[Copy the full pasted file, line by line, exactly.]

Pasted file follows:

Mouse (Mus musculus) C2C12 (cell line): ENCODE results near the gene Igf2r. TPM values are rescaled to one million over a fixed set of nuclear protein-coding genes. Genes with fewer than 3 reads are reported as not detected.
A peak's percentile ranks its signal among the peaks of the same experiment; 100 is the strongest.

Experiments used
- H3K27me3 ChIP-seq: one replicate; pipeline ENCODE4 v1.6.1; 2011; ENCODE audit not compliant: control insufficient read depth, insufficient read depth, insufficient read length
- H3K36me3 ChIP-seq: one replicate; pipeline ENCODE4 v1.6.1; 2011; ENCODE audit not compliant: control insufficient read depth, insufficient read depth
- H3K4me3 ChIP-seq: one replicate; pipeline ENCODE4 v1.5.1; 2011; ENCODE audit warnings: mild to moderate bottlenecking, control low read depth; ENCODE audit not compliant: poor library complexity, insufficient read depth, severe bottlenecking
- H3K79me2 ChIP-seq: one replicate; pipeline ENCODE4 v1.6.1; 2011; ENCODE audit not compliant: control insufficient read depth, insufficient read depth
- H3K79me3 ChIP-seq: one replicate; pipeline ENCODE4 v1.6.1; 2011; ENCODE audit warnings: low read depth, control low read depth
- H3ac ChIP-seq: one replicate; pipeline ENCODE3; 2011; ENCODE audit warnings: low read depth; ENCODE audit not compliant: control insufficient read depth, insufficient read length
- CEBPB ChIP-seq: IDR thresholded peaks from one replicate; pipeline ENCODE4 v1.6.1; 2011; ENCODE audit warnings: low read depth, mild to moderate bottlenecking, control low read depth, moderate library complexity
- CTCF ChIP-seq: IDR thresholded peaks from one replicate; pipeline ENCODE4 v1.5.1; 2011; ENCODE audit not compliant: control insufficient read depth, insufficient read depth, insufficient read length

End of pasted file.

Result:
Mouse (Mus musculus) C2C12 (cell line): ENCODE results near the gene Igf2r. TPM values are rescaled to one million over a fixed set of nuclear protein-coding genes. Genes with fewer than 3 reads are reported as not detected.
A peak's percentile ranks its signal among the peaks of the same experiment; 100 is the strongest.

Experiments used
- H3K27me3 ChIP-seq: one replicate; pipeline ENCODE4 v1.6.1; 2011; ENCODE audit not compliant: control insufficient read depth, insufficient read depth, insufficient read length
- H3K36me3 ChIP-seq: one replicate; pipeline ENCODE4 v1.6.1; 2011; ENCODE audit not compliant: control insufficient read depth, insufficient read depth
- H3K4me3 ChIP-seq: one replicate; pipeline ENCODE4 v1.5.1; 2011; ENCODE audit warnings: mild to moderate bottlenecking, control low read depth; ENCODE audit not compliant: poor library complexity, insufficient read depth, severe bottlenecking
- H3K79me2 ChIP-seq: one replicate; pipeline ENCODE4 v1.6.1; 2011; ENCODE audit not compliant: control insufficient read depth, insufficient read depth
- H3K79me3 ChIP-seq: one replicate; pipeline ENCODE4 v1.6.1; 2011; ENCODE audit warnings: low read depth, control low read depth
- H3ac ChIP-seq: one replicate; pipeline ENCODE3; 2011; ENCODE audit warnings: low read depth; ENCODE audit not compliant: control insufficient read depth, insufficient read length
- CEBPB ChIP-seq: IDR thresholded peaks from one replicate; pipeline ENCODE4 v1.6.1; 2011; ENCODE audit warnings: low read depth, mild to moderate bottlenecking, control low read depth, moderate library complexity
- CTCF ChIP-seq: IDR thresholded peaks from one replicate; pipeline ENCODE4 v1.5.1; 2011; ENCODE audit not compliant: control insufficient read depth, insufficient read depth, insufficient read length